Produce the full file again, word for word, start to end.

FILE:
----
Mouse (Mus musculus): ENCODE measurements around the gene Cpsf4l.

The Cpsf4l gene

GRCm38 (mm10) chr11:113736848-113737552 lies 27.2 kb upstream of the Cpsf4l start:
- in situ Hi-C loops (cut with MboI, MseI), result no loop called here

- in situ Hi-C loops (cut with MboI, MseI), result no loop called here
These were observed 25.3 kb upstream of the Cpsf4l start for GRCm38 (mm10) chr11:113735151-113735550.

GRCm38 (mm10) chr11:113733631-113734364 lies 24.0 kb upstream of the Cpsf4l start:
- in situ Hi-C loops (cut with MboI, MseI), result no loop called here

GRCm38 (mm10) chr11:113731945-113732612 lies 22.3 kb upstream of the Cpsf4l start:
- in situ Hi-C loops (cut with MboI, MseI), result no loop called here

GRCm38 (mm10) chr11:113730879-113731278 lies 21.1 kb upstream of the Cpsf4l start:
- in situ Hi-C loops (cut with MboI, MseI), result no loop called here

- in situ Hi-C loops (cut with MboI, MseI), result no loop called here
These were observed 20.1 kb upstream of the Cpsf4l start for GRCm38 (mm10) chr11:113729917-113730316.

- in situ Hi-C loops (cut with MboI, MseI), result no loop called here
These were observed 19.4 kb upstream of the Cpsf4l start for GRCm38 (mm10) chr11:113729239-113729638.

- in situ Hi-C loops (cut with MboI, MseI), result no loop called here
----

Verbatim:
Mouse (Mus musculus): ENCODE measurements around the gene Cpsf4l.

The Cpsf4l gene

GRCm38 (mm10) chr11:113736848-113737552 lies 27.2 kb upstream of the Cpsf4l start:
- in situ Hi-C loops (cut with MboI, MseI), result no loop called here

- in situ Hi-C loops (cut with MboI, MseI), result no loop called here
These were observed 25.3 kb upstream of the Cpsf4l start for GRCm38 (mm10) chr11:113735151-113735550.

GRCm38 (mm10) chr11:113733631-113734364 lies 24.0 kb upstream of the Cpsf4l start:
- in situ Hi-C loops (cut with MboI, MseI), result no loop called here

GRCm38 (mm10) chr11:113731945-113732612 lies 22.3 kb upstream of the Cpsf4l start:
- in situ Hi-C loops (cut with MboI, MseI), result no loop called here

GRCm38 (mm10) chr11:113730879-113731278 lies 21.1 kb upstream of the Cpsf4l start:
- in situ Hi-C loops (cut with MboI, MseI), result no loop called here

- in situ Hi-C loops (cut with MboI, MseI), result no loop called here
These were observed 20.1 kb upstream of the Cpsf4l start for GRCm38 (mm10) chr11:113729917-113730316.

- in situ Hi-C loops (cut with MboI, MseI), result no loop called here
These were observed 19.4 kb upstream of the Cpsf4l start for GRCm38 (mm10) chr11:113729239-113729638.

- in situ Hi-C loops (cut with MboI, MseI), result no loop called here